Market Sector Update
- Municipal market performance was primarily driven by an extreme relative yield grab and continued supply/demand imbalance. The rally intensified dramatically with the United Kingdom (U.K.) Brexit vote near quarter-end adding another layer of risk and uncertainty to an already skittish market.
- Defaults in the municipal bond asset class continue to be rare. While we anticipate increased headline risk from municipal issuers that have severely under-funded pensions and other post-retirement benefit obligations, we continue to believe that these problems are not systemic, and that they will remain isolated.
- Puerto Rico defaulted on general obligation (GO) debt and several other obligations of The Commonwealth. This event had been widely anticipated and there was very little market reaction. Along with the default a U.S. Federal fiscal oversight bill (PROMESA) was passed to assist the island. At this juncture it appears that the Puerto Rico situation has been walled off from the investment-grade municipal bond market. All news, be it positive or negative, has had very little impact on the investment-grade market.
- The municipal yield curve flattened significantly in the quarter.
- Interest rates decreased dramatically in a very violent risk-off/flight-to-quality trade. Heavy investor demand and persistent investment flows into the space far outstripped supply.
- We expect U.S. gross domestic product to grow at a respectable level. However, the market is currently being overwhelmed by grossly lowered global growth expectations, as well as an elevated level of fear and uncertainty as a result of the Brexit vote.
- Europe, China and Japan continue to run very stimulative monetary policy operations, which could continue to prevent U.S. rates from rising too far. The U.K. decision to leave the European Union (EU) will more than likely lead to additional monetary stimulus. Geopolitical risk continues to elevate the potential for additional flight-to-quality investments.
- Treasury and municipal rates are now at all-time low levels, and setting a new record with each additional lower close. This situation is unprecedented. We remain very cautious as we believe that interest rates will need to normalize at some point in time. The portfolio duration is currently slightly short to our benchmark. We continue to maintain our overweight slant to spread product in the A-BBB range.
- We will continue to place emphasis on diversification, higher (overall) credit quality and yield curve positioning. WADDELL
- We remain confident that municipal bond defaults will continue to be much lower than any other fixed-income alternatives, besides U.S. Treasuries.
- We will continue to monitor the situation in Puerto Rico, but we do not believe that there will be any spillover into other parts of the investment grade market.
- We do not anticipate any far-reaching tax code overhaul that would alter municipal bond tax exemptions, until possibly after the Presidential election. We expect to see continued headlines on municipal pension underfunding and other retirement benefits issues. We will remain vigilant in monitoring these situations and we will endeavor to avoid investments with these issuers.
- We expect Treasury yields to be the primary driver of the investment-grade municipal market as we move into 3Q 2016. Supply/demand technicals will continue to play a very important role in relative performance.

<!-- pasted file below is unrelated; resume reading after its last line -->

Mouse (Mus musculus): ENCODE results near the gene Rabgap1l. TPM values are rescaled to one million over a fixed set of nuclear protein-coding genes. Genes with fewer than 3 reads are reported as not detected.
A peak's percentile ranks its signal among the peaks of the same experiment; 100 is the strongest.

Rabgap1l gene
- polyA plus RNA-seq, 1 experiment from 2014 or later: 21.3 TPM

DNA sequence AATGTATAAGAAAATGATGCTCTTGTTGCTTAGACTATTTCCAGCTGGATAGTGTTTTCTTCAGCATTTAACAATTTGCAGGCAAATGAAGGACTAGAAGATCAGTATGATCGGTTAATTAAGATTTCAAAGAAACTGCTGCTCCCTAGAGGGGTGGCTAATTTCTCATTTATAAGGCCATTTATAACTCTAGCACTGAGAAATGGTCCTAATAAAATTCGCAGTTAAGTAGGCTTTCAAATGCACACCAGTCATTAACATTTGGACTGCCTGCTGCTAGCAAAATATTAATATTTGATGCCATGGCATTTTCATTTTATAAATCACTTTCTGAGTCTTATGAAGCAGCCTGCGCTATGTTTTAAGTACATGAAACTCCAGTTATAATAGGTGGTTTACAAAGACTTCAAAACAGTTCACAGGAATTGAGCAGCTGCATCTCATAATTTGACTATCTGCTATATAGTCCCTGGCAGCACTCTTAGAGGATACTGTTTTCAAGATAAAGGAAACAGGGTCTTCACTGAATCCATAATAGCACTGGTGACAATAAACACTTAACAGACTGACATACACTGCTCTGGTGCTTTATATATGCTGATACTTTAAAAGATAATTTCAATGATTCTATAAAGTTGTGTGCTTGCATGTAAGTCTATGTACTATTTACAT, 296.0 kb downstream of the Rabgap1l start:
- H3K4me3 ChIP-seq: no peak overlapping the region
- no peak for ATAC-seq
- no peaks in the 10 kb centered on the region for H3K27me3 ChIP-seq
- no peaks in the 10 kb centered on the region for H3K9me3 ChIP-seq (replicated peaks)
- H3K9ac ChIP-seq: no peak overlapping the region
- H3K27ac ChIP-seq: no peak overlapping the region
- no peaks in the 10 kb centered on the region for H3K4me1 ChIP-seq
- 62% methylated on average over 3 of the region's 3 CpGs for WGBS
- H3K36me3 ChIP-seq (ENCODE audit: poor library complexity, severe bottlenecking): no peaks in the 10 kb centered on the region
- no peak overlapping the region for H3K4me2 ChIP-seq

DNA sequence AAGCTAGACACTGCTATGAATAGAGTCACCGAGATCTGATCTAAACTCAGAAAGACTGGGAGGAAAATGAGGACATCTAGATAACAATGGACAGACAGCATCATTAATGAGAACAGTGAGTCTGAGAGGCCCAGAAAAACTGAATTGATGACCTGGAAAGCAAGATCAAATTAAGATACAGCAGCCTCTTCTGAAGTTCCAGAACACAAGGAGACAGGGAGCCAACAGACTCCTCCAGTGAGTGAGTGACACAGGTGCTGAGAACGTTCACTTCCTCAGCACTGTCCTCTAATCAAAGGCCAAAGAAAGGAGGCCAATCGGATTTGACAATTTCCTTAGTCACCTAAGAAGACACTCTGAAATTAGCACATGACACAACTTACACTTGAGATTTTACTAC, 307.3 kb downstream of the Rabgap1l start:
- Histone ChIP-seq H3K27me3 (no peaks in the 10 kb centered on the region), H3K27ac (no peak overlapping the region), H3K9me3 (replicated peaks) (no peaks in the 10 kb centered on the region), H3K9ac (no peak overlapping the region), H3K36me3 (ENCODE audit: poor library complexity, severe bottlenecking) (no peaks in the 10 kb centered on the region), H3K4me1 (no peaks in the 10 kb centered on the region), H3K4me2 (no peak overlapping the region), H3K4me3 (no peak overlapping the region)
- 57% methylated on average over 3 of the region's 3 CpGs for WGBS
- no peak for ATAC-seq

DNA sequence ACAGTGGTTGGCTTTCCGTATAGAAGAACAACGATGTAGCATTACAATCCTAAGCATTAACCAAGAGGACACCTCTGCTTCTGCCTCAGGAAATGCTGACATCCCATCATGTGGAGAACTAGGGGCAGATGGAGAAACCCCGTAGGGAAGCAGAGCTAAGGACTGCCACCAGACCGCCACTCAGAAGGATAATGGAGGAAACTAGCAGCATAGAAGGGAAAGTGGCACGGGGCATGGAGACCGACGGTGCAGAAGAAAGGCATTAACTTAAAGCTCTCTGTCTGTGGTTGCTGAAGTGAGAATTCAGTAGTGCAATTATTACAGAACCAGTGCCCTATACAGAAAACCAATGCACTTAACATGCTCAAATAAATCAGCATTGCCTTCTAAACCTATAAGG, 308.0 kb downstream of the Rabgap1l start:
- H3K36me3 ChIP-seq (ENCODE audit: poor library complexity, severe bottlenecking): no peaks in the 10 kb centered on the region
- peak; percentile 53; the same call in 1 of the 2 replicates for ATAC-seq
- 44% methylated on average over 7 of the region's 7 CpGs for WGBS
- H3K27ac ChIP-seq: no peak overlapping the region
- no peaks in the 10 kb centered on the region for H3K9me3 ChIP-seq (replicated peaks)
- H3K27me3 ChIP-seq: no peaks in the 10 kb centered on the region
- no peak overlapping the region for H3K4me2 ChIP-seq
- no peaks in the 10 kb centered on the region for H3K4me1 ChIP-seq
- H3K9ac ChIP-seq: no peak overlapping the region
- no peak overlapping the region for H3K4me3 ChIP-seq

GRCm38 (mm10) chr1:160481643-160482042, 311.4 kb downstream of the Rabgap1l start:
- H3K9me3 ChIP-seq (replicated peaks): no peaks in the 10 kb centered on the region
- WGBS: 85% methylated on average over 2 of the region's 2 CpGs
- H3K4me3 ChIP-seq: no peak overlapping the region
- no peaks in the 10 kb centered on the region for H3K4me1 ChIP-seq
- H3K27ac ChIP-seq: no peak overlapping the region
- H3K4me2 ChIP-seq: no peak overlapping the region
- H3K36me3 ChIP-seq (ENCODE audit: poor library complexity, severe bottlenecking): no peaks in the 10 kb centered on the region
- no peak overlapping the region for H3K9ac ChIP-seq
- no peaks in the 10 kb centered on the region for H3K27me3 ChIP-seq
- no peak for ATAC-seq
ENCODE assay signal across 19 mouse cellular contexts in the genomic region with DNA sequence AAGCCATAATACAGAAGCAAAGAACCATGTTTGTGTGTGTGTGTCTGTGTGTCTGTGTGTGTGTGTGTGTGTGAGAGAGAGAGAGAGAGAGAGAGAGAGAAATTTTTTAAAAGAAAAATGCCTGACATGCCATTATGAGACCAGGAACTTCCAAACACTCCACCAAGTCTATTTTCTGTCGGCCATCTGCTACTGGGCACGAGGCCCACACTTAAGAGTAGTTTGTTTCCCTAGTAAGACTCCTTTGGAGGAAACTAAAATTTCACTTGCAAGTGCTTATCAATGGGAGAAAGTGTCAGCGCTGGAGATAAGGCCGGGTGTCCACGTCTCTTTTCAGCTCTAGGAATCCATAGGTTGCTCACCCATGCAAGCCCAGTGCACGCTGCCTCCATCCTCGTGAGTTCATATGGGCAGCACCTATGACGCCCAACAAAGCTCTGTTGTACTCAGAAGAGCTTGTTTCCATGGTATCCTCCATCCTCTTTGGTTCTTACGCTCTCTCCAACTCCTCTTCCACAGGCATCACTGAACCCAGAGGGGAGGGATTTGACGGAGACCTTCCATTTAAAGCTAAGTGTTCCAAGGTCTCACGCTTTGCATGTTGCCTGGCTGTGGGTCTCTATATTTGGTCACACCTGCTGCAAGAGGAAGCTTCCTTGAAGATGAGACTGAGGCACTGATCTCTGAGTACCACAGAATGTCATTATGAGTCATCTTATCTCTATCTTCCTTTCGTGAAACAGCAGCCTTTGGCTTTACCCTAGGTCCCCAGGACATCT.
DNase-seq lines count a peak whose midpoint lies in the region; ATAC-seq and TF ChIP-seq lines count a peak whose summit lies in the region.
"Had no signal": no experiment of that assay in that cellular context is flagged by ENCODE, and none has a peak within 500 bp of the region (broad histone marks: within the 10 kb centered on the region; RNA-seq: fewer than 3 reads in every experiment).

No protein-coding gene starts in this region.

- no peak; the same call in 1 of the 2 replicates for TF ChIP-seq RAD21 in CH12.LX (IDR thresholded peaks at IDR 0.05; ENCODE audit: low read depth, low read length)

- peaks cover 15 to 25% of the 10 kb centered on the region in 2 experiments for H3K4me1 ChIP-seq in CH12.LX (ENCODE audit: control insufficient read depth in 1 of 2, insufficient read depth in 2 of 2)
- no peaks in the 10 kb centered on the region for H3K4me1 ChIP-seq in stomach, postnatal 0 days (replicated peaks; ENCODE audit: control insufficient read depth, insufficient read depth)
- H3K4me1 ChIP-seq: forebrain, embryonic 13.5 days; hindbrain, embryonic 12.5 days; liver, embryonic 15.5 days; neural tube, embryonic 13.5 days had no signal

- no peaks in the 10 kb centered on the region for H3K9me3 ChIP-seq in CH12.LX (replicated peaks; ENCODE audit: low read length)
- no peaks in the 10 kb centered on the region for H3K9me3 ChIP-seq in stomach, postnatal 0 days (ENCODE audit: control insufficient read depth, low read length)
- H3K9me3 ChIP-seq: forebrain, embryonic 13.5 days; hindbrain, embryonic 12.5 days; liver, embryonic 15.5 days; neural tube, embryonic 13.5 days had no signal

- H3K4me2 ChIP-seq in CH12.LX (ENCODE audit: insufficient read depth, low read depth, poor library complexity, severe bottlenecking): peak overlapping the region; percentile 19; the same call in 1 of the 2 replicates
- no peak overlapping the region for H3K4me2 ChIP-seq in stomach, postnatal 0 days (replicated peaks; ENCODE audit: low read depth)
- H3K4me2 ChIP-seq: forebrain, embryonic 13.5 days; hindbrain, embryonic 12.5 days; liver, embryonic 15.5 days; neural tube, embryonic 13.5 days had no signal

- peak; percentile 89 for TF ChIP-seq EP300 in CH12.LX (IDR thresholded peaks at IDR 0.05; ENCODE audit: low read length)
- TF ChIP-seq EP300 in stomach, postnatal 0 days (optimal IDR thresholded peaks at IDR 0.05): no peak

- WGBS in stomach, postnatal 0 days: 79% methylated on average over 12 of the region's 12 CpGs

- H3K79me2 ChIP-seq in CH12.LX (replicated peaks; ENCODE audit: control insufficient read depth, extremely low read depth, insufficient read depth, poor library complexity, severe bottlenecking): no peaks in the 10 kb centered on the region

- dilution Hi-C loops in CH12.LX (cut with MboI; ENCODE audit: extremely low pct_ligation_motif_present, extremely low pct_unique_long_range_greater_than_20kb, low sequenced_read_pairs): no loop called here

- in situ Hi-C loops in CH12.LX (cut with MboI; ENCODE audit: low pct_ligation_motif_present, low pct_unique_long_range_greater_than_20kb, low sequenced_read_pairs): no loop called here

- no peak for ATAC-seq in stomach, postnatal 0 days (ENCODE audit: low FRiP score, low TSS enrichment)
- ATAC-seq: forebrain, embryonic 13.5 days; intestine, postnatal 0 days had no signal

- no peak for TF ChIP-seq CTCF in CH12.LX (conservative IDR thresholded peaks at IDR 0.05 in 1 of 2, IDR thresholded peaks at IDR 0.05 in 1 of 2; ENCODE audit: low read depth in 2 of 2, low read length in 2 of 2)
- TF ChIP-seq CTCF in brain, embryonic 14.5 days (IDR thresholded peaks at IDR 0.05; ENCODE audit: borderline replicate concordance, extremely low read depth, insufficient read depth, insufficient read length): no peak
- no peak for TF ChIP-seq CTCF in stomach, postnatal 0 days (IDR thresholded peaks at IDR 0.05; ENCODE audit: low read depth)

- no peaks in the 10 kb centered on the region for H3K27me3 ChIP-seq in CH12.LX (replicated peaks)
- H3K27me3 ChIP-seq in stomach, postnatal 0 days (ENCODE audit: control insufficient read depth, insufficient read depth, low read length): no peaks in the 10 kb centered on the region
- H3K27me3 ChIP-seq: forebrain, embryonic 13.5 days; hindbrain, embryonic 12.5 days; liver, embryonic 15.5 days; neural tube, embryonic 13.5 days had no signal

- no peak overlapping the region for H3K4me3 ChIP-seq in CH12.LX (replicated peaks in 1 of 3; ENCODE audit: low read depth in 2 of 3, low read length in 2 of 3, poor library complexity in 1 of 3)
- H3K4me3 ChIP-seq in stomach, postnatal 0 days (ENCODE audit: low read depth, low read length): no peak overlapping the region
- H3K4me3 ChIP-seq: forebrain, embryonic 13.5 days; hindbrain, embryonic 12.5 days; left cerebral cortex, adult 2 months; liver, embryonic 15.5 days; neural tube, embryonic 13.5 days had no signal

- For several years we have felt that the 30+ year bull market was nearing an end. The U.K. decision to leave the EU has made the landscape much more murky. There is much fear and uncertainty in the market, which continues to drive bond yields to record low levels. Global central banks appear determined to keep rates artificially low, and even negative.
The opinions expressed in this commentary are those of the Fund’s manager and are current through June 30, 2016. The manager’s views are subject to change at any time based on market and other conditions, and no forecasts can be guaranteed.
Past performance is not a guarantee of future results.
Diversification is an investment strategy that attempts to manage risk within your portfolio but it does not guarantee profits or protect against loss in declining markets.
Risk factors. The value of the Fund's shares will change, and you could lose money by investing. Fixed income securities are subject to interest rate risk and, as such, the net asset value of the fund may fall as interest rates rise. Investing in below-investment-grade securities may carry a greater risk of nonpayment of interest or principal than higher-rated bonds. The Fund may include a significant portion of its investments that will pay interest that is taxable under the Alternative Minimum Tax (AMT). Exempt-interest dividends the Fund pays may be subject to state and local income taxes. The portion of the dividends the Fund pays that is attributable to interest earned on U.S. government securities generally is not subject to those taxes, although distributions by the Fund to its shareholders of net realized gains on the sale of those securities are fully subject to those taxes. The municipal securities market generally, or certain municipal securities in particular, may be significantly affected by adverse political, legislative or regulatory changes or litigation at the Federal or state level. These and other risks are more fully described in the Fund’s prospectus. Not all funds or fund classes may be offered at all broker/dealers.
Waddell & Reed Investments refers to the investment management services offered by Waddell & Reed Investment Management Company, the investment manager of the Waddell & Reed Advisors Funds, distributed by Waddell & Reed, Inc.